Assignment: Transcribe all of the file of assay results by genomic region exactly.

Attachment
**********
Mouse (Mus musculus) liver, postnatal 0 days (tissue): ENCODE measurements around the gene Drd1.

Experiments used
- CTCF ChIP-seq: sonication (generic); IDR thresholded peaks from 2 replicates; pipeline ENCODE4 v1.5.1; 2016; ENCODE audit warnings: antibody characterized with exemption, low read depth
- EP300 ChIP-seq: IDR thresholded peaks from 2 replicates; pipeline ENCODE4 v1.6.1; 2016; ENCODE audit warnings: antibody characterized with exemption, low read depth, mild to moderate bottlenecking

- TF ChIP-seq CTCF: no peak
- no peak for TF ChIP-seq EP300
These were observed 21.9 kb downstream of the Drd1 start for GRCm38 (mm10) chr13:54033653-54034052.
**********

Mouse (Mus musculus) liver, postnatal 0 days (tissue): ENCODE measurements around the gene Drd1.

Experiments used
- CTCF ChIP-seq: sonication (generic); IDR thresholded peaks from 2 replicates; pipeline ENCODE4 v1.5.1; 2016; ENCODE audit warnings: antibody characterized with exemption, low read depth
- EP300 ChIP-seq: IDR thresholded peaks from 2 replicates; pipeline ENCODE4 v1.6.1; 2016; ENCODE audit warnings: antibody characterized with exemption, low read depth, mild to moderate bottlenecking

- TF ChIP-seq CTCF: no peak
- no peak for TF ChIP-seq EP300
These were observed 21.9 kb downstream of the Drd1 start for GRCm38 (mm10) chr13:54033653-54034052.